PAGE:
Max Barry is an Australian who pretended to sell high-end computer systems for Hewlett-Packard while secretly writing his first novel, Syrup. In fact, he still has the laptop he wrote it on because HP forgot to ask for it back, but keep that to yourself. He put an extra X in his name for Syrup because he thought it was a funny joke about marketing and failed to realize everyone would assume he was a pretentious asshole. Jennifer Government, his second novel, was published without any superfluous Xs and sold much better.To help promote his novels, Max wrote the online political game NationStates, which has been played by over half a million people and is currently causing him to drown in e-mail from people who want new features. His third novel, Company, will be published in early 2005. Max was born March 18, 1973, and lives in Melbourne, Australia, where he writes full-time, the advantage being that he can do it while wearing only boxer shorts.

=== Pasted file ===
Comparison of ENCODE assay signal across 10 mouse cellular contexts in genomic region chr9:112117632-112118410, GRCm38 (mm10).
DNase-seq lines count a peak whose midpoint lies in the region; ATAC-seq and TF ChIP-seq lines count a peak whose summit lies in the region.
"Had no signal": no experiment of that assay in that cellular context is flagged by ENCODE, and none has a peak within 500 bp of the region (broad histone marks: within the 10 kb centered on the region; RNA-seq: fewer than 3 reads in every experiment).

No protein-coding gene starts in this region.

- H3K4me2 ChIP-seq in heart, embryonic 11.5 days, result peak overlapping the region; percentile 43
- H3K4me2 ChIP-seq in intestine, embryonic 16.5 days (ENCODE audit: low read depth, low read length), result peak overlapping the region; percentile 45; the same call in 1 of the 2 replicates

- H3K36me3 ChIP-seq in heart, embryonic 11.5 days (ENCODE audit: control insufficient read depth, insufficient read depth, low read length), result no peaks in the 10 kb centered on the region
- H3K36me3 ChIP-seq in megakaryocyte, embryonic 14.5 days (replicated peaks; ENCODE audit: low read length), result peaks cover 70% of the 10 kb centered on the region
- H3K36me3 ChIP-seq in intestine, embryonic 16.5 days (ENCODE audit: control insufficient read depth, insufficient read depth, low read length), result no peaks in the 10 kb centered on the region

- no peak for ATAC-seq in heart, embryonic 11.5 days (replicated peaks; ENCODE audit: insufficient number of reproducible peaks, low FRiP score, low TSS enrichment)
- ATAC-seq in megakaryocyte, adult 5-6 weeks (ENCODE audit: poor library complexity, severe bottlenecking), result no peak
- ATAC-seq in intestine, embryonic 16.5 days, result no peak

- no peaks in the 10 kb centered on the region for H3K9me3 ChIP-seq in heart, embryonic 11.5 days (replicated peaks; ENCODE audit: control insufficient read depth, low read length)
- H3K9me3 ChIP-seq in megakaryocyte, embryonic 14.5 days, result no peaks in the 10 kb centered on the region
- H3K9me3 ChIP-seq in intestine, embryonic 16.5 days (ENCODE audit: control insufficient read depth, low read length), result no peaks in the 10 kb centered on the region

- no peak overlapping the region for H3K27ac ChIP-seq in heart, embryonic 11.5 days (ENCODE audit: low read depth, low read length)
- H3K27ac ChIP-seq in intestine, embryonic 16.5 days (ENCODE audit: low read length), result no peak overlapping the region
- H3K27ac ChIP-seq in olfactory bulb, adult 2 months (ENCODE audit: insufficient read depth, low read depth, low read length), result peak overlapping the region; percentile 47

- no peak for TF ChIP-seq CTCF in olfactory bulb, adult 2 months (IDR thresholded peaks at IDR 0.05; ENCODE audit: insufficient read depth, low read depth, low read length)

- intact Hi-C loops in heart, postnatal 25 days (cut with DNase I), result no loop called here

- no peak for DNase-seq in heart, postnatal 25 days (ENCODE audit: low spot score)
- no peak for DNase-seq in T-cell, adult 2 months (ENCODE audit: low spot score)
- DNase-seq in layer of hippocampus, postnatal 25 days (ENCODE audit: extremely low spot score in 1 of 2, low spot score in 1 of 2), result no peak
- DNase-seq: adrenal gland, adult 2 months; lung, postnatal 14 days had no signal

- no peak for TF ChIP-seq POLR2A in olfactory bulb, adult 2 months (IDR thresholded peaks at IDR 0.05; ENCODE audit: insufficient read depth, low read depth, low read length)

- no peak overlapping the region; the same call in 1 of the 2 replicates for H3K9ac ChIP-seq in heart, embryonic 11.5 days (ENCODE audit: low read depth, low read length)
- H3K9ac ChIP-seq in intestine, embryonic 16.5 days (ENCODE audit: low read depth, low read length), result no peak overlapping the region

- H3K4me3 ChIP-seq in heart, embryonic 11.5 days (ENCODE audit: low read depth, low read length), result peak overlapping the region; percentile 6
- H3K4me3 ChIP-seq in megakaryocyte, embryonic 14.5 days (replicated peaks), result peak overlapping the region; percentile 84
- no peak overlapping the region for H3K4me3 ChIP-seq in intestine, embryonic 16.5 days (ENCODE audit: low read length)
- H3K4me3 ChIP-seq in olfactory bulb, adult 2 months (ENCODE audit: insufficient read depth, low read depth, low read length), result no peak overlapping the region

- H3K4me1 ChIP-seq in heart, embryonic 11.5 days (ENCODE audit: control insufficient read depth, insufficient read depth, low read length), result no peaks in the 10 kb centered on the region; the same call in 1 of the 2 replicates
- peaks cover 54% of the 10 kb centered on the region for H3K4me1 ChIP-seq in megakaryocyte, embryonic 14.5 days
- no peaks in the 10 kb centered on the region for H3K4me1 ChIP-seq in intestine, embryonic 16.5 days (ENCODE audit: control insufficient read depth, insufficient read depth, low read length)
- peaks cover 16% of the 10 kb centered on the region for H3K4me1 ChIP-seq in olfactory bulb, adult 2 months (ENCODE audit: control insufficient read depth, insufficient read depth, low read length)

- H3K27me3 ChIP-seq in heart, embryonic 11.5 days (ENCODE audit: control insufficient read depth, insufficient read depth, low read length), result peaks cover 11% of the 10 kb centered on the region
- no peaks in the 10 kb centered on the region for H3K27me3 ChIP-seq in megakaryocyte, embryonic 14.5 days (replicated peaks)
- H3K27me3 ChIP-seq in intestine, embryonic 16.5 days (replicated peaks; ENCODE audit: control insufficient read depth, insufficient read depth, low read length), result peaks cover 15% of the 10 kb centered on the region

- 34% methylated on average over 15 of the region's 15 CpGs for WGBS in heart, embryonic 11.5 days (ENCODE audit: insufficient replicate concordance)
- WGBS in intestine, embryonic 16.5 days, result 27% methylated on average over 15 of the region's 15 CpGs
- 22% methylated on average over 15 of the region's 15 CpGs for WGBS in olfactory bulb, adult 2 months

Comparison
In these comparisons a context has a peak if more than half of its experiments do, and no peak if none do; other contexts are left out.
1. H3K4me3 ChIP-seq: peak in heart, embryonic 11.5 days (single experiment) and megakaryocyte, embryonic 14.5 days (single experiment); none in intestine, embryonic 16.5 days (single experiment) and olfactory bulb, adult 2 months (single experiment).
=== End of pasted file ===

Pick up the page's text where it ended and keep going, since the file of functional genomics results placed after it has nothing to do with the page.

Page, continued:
RoboCop meets Nathanael West's A Cool Million in Barry's cautionary satire of the future of bio-augmentation. Dr. Charlie Neumann (get it?), an employee at the bioengineering company Better Future, loses his leg in an industrial accident and has it replaced with a prosthesis. After tinkering with and improving his artificial leg, Charlie loses his remaining good leg, but this time it's no accident; he likes being able to make artificial upgrades to his body. So do his employers, who see the military applications of Charlie's fixation and put him in charge of a project to modify the human body with mil-spec prostheses. When one of the other test subjects, a security guard who has had his arms replaced, goes rogue and kidnaps Lola Shanks, the prosthetics expert who has become the object of Charlie's affection, Charlie sets off to hunt down the monster he has helped to create. Like Mary Shelley's famous creation, this story and character are rather stitched together, and doesn't achieve a life or identity of its own. The result is a pastiche that, like Charlie, stays too wrapped up in its own head to grip the reader on a more emotional level. (Aug.) (c) Copyright PWxyz, LLC. All rights reserved.